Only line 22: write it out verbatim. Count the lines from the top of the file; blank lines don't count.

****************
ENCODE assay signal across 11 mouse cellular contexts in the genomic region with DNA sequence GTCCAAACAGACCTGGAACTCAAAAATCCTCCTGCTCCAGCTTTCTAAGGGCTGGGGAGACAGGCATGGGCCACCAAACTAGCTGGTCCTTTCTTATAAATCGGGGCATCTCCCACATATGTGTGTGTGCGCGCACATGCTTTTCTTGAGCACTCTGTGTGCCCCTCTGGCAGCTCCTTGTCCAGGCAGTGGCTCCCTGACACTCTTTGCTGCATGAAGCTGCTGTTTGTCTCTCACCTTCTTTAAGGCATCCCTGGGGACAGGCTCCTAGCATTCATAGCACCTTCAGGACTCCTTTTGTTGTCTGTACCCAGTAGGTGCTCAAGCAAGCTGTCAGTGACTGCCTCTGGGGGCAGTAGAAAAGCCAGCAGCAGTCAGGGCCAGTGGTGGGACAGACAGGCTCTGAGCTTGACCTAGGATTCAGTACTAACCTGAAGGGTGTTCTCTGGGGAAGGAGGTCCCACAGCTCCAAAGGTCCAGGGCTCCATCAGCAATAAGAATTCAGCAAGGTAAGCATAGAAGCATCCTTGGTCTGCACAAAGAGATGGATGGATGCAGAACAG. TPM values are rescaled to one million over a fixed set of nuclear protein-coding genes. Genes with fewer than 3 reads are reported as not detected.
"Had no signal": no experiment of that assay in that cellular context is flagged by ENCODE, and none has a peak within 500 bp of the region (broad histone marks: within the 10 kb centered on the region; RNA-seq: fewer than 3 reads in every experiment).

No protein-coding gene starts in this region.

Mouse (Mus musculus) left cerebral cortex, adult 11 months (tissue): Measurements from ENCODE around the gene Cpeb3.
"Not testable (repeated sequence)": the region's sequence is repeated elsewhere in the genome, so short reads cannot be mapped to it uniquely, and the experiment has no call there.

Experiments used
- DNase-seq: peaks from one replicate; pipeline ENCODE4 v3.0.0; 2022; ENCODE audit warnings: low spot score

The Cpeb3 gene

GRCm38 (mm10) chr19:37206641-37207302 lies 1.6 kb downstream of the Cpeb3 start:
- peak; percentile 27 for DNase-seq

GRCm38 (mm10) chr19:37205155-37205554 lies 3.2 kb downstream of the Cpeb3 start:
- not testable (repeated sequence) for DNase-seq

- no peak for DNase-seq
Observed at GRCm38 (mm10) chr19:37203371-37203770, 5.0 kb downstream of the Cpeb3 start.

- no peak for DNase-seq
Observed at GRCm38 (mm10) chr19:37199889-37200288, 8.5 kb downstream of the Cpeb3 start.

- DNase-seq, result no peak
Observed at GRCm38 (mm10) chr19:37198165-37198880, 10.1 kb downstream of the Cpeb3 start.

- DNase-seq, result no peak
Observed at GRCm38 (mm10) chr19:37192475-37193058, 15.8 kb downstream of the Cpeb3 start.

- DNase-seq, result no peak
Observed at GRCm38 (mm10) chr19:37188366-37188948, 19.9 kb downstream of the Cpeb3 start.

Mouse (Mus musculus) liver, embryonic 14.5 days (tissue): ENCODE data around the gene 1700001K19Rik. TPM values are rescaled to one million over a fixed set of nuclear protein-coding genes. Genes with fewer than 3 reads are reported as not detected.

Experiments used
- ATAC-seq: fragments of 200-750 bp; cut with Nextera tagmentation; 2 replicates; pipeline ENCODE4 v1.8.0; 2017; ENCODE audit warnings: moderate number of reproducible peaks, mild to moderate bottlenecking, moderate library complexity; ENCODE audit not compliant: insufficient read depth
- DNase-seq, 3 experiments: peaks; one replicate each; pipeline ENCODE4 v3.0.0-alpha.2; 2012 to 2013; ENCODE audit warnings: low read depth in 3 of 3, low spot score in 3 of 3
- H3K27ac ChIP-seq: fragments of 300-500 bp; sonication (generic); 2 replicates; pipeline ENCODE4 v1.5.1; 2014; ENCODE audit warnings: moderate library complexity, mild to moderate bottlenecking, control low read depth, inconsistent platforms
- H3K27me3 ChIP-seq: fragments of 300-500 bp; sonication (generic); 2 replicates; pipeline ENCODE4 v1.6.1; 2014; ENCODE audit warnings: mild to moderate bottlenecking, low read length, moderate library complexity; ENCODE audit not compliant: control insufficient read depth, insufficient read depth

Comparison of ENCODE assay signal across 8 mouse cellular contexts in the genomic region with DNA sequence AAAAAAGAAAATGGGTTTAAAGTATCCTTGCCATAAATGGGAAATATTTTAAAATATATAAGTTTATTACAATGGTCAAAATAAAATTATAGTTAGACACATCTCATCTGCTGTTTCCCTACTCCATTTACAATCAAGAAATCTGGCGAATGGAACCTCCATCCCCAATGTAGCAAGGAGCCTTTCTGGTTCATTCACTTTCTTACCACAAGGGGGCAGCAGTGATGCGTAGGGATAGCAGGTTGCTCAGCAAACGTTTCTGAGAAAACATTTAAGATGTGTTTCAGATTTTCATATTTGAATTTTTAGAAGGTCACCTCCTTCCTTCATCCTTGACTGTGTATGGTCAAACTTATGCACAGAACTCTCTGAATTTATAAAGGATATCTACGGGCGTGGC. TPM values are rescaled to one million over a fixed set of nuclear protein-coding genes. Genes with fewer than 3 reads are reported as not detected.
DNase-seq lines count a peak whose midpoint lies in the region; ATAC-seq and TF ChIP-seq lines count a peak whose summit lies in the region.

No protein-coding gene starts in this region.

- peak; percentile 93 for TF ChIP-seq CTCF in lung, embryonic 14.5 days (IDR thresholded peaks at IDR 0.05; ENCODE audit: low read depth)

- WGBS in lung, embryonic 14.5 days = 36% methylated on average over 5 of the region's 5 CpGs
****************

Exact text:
Observed at GRCm38 (mm10) chr19:37188366-37188948, 19.9 kb downstream of the Cpeb3 start.